Ask a silly question and…you know how it goes.
‘What silly question?’ you may be wondering. No, it’s not the title of this post, but rather what inspired it: today’s instalment of ‘365 Days of Writing Prompts’:
“The normal. Is being ‘normal’ – whatever that means to you – a good thing or a bad thing? Neither?”
Let’s first assume that ‘normal’ is being used here in what is generally considered to be the pejorative sense – where normal means conforming to other people’s (‘society’s’) norms. You know the kind of thing – married with 2.4 children and a mortgage; commute to a job where you wear a tie. In other words, what used to be described – from the vantage point of absolute knowledge that is conferred on all teenagers – as being ‘straight’.
From my experience, it is truly amazing how many of those people who are married with 2.4 children and a mortgage and commute to a job where they wear a tie are at great pains to tell whoever is willing to listen (or not, come to that) that they are most decidedly not ‘normal’.
Round it down to 2.0 children and I would have to count myself as normal – or at least I was when I had a job, a mortgage and a tie. As further evidence, I could also submit the following observations:
- I put my trousers on one leg at a time – normal;
- I don’t have a criminal record – normal;
- I got very excited recently to discover a Youtube playlist of complete Pink Floyd concerts from 1967 onwards – absolutely, perfectly normal.
I must say, though, that while I gave every external appearance of being ‘just a normal guy’, I was sufficiently self-aware to know that there was a bit more to what you could call my ‘inner’ normal than this societal conformity. I always imagined that pretty much everybody else felt the same.
Personally, I felt no need to make a song and dance about my personal element of individuality. I used to get quite annoyed, though, by some people’s ostentatious denial of the plain fact that they were normal. I used to think of this as the ‘I’m-mad-me’ syndrome, as rightly pilloried in the Fast Show’s Colin Hunt, ‘office trolley’:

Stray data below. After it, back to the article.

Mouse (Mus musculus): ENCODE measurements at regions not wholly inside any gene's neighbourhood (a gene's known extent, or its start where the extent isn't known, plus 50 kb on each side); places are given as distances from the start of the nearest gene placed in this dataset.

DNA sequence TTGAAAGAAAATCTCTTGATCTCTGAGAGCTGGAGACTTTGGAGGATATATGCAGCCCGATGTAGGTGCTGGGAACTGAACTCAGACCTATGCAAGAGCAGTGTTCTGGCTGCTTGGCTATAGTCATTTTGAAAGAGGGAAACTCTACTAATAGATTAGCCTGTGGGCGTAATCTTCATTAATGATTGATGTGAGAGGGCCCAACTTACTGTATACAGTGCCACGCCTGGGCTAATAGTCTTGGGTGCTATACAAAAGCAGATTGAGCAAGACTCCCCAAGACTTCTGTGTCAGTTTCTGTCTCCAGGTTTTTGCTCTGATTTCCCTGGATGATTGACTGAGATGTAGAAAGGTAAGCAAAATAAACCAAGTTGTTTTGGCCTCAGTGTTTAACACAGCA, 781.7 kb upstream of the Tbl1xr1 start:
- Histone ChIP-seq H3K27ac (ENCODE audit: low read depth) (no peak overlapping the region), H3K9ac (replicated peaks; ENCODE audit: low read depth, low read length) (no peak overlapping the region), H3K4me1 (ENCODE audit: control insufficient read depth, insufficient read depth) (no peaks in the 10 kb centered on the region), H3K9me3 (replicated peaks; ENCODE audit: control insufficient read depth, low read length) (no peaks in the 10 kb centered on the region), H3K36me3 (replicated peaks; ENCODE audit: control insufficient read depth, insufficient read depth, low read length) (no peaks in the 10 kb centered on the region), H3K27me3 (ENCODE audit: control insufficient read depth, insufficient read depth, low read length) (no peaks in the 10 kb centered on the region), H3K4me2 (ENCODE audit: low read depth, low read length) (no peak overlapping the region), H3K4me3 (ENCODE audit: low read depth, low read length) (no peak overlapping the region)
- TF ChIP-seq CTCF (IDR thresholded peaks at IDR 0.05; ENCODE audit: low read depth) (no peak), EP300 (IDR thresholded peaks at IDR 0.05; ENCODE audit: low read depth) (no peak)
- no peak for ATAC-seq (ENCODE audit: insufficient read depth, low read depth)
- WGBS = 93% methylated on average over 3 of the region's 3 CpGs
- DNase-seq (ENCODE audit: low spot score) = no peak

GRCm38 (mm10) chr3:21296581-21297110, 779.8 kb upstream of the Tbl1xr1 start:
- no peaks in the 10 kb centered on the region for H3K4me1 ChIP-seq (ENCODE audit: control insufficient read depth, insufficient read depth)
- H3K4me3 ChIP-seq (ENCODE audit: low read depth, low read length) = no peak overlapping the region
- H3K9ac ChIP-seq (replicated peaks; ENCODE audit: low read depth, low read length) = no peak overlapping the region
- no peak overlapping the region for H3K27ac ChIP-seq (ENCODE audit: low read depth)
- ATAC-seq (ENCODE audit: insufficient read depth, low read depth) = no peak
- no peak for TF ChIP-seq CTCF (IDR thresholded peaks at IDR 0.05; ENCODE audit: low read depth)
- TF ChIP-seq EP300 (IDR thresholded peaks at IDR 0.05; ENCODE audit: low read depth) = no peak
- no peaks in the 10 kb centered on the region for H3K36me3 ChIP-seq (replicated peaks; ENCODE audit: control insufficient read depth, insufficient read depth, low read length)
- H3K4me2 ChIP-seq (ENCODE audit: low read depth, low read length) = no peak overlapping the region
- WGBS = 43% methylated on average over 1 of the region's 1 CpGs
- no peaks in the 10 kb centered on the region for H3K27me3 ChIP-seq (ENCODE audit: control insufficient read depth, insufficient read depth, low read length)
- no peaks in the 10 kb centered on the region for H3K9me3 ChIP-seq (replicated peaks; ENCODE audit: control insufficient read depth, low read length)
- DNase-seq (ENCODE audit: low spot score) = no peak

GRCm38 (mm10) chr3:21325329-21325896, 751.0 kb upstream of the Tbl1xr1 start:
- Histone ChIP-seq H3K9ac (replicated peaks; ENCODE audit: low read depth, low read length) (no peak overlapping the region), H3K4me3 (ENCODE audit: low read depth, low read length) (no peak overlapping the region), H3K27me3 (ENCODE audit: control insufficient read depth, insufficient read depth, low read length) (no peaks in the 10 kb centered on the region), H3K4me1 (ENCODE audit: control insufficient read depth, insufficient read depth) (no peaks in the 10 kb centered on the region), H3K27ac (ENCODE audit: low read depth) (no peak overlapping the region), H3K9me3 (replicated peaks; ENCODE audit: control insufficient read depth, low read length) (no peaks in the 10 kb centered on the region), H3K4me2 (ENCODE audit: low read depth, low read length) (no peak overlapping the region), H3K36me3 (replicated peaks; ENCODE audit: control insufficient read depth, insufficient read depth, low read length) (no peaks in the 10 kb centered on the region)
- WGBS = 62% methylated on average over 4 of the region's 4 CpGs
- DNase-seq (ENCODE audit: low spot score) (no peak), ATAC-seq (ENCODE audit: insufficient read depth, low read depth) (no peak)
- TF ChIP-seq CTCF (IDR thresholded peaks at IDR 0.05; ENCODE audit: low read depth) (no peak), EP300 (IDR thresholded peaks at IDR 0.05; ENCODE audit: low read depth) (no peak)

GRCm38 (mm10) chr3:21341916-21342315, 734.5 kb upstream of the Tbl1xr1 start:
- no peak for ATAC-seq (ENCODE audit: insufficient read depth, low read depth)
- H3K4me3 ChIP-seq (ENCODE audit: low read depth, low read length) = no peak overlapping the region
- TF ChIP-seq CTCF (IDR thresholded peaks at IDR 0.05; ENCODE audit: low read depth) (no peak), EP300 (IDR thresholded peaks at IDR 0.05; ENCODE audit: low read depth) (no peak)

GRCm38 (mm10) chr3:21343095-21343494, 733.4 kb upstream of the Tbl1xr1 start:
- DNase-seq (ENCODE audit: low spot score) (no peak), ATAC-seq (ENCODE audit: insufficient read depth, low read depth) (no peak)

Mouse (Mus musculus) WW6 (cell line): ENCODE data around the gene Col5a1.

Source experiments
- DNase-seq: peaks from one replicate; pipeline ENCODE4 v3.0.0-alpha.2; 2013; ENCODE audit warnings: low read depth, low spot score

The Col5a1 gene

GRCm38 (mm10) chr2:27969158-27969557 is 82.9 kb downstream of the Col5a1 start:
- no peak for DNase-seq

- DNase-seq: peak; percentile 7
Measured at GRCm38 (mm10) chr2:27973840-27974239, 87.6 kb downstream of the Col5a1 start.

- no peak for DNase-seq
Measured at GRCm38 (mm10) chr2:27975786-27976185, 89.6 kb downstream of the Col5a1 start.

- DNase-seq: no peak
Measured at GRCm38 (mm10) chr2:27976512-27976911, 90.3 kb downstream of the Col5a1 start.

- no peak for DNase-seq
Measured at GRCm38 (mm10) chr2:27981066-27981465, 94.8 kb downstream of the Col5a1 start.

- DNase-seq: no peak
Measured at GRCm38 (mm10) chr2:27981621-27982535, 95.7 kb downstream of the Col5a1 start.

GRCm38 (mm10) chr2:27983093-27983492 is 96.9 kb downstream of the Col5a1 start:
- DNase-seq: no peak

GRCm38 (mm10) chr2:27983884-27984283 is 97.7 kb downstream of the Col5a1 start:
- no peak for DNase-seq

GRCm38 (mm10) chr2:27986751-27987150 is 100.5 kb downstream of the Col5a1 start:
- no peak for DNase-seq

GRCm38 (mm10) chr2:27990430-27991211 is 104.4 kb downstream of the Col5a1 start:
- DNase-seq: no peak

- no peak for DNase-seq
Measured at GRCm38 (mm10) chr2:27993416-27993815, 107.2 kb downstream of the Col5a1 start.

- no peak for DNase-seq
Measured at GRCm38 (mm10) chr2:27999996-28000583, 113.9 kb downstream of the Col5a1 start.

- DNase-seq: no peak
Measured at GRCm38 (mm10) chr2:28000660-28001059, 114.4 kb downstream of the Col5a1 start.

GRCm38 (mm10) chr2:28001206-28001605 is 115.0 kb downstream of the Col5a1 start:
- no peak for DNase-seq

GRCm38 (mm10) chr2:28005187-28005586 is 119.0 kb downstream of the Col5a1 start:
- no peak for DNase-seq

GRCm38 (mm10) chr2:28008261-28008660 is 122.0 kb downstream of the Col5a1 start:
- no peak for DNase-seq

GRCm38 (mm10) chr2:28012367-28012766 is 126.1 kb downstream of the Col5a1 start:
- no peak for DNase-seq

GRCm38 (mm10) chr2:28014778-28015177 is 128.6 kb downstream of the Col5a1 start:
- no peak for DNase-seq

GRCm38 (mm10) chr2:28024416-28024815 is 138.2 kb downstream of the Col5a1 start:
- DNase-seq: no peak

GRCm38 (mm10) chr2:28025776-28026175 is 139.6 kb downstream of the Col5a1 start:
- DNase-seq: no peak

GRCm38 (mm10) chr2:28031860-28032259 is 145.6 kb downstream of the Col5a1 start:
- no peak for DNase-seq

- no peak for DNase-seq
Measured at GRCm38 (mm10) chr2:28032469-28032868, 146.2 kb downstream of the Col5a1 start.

In one of my annual staff reviews – not so long ago, as a matter of fact – my line manager made the observation that I ‘had little time for the ‘soft’ side of office life’. Bloody right: my philosophy was more along the lines of ‘get in, get on, get out’. I really had neither the time nor the inclnation for non-normal activity in the working environment.
When I got home, it was a different thing, of course – but that itself is perfectly normal. Again, though, I didn’t feel the need to draw attention to my ‘non-normal’ conduct. Except when occasionally venturing forth in a tie-dye shirt. That doesn’t count, does it?
While researching this post (hard to believe, I know) I came across a huge variety of images which indicate that there is quite a market in the accoutrements of normality-denial:
Yeah man…whatever. To borrow a phrase from Shakespeare, ‘the lady doth protest too much, methinks’.
I have some bad news for these guys: not wanting to be ‘normal’ is actually…..perfectly normal. Wanting to tell everyone about it, though? Not so much.
As it happens, I think my normal is a very good thing. Well, I like it, anyway.
And you don’t have to.